On top of the familiar gameplay, your character now also has to deal with the day to day management of a kingdom, with your decisions influencing the direction the game takes. Heavily tax your citizens and let criminals wander freely and the world responds by becoming visibly poorer. Take the opposite strategy and watch as your kingdom flourishes.
Fable III isn’t without its flaws, but is absolutely bursting with charm that makes it impossible to not enjoy, making it an excellent holiday gift for that gamer on your list.
Ok, I lied a little bit earlier. Gran Turismo 5 might not have universal appeal, but to the right person it might be just what they’re hoping for, and it’s definitely going to be a big seller this holiday season. Does the person you’re shopping for make their own motor noises while cruising around town in their purple Dodge Stratus? Get them Gran Turismo 5 and they’ll love you for life.
Any car/driving/racing enthusiast will find plenty to do in Gran Turismo 5. The fifth iteration (obviously) of the critically acclaimed driving simulation series Gran Turismo, GT5 is a game that’s been in the making for six long years. It boasts a roster of over 1000 cars (though some are more detailed than others), and you’ll be doing everything from go-kart racing at 75 MPH, to learning about NASCAR from Jeff Gordon, to, of course, lots of racing in cars you’ll never be able to afford on real world tracks you’ll never visit.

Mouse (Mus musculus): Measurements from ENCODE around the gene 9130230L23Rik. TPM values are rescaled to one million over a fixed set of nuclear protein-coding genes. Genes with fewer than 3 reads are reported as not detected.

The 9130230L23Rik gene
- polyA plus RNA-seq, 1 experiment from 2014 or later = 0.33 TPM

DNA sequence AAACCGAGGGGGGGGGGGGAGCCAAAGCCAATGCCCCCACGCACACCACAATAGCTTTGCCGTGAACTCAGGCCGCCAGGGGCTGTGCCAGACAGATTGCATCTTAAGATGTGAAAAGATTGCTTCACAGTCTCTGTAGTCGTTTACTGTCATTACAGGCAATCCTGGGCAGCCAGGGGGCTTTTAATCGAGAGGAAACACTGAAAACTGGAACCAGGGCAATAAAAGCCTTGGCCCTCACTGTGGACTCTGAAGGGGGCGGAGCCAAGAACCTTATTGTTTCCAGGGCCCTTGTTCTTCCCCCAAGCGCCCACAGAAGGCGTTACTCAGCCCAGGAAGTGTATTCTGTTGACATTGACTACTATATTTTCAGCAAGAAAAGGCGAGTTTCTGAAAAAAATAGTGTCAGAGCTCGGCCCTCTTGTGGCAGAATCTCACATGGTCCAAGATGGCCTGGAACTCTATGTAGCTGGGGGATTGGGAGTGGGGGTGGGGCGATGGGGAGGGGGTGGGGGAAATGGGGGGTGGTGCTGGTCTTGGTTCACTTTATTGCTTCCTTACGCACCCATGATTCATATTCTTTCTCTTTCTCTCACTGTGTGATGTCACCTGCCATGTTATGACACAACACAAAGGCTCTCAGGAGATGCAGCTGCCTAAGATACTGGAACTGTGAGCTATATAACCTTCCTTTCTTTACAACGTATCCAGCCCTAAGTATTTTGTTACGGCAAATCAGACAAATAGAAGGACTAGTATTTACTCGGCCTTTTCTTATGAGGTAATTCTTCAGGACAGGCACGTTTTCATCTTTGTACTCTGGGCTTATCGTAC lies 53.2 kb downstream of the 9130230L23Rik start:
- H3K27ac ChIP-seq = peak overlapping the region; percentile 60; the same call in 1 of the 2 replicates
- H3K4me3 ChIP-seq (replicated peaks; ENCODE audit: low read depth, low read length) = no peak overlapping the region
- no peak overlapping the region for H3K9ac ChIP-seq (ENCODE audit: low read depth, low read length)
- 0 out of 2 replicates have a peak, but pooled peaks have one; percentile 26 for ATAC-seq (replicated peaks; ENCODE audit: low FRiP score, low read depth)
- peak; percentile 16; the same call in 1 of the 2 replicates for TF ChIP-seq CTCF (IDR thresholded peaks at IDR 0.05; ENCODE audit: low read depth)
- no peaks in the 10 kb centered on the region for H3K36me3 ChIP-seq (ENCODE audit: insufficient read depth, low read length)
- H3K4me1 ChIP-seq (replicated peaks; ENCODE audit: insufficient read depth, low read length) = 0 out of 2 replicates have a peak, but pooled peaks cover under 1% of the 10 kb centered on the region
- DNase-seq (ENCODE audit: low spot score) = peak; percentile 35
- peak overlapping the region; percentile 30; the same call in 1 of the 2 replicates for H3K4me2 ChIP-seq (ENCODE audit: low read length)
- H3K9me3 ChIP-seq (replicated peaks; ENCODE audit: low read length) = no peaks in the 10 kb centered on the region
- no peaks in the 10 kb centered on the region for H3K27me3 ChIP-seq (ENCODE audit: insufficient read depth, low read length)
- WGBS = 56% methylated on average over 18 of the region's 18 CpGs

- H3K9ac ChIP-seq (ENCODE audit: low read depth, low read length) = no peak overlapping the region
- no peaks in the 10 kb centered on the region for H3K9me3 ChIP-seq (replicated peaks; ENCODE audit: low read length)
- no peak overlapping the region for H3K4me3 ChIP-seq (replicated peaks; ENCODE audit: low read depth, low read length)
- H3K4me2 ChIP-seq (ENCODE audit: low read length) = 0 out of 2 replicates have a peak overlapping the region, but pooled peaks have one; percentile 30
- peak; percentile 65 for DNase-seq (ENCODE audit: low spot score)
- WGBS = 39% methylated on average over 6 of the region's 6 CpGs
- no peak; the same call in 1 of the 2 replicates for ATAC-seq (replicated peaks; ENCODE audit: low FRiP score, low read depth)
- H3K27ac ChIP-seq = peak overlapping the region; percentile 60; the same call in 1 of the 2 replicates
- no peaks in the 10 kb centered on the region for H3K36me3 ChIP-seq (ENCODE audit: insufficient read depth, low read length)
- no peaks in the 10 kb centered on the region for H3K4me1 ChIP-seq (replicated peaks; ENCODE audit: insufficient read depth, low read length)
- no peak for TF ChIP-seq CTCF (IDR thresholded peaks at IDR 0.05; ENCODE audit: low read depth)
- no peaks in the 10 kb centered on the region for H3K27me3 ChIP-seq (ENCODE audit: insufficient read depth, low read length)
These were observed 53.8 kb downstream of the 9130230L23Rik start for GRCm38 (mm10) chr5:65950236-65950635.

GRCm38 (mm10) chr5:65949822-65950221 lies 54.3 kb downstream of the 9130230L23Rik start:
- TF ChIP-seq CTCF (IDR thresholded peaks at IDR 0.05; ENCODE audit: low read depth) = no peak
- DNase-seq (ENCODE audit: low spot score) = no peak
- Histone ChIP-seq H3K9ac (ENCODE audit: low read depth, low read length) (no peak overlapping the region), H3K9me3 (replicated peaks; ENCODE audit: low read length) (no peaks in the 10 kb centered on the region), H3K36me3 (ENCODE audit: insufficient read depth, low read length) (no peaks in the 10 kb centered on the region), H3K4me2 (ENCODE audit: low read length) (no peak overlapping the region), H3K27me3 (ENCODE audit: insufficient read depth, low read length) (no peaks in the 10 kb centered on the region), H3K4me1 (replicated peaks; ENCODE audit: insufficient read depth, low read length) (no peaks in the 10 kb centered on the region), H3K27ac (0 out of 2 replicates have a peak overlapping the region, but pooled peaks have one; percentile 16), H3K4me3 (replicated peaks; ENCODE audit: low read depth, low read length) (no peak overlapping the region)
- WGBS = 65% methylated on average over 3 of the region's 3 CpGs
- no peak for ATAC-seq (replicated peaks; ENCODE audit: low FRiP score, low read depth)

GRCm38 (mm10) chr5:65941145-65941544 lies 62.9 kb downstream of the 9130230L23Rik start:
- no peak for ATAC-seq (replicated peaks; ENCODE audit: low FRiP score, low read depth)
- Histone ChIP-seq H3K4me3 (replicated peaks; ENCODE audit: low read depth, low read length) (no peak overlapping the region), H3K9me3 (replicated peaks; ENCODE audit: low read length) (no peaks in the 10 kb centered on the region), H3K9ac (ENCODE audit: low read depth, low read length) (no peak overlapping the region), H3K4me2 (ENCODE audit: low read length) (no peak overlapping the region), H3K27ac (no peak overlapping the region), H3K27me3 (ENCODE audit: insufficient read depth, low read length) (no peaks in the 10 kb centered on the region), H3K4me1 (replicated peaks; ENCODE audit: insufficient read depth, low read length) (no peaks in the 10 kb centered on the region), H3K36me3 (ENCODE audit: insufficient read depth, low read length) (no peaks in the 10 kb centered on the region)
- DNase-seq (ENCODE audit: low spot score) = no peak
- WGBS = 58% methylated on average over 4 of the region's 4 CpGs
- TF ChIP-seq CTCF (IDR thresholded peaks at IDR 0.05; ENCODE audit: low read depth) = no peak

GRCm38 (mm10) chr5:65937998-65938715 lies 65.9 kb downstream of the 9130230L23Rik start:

Gran Turismo 5 certainly isn’t perfect, but it still manages to succeed on a level never before seen in a racing simulator. If you want to know what went on during those six years of development, hop into your favorite supercar and take it for a spin around Nürburgring. As you open up the throttle on the track’s long straightaway, taking in the beautiful scenery, the roar of the engine loud in your ears, you’ll know you’re playing something special. Or at least whoever you buy it for will.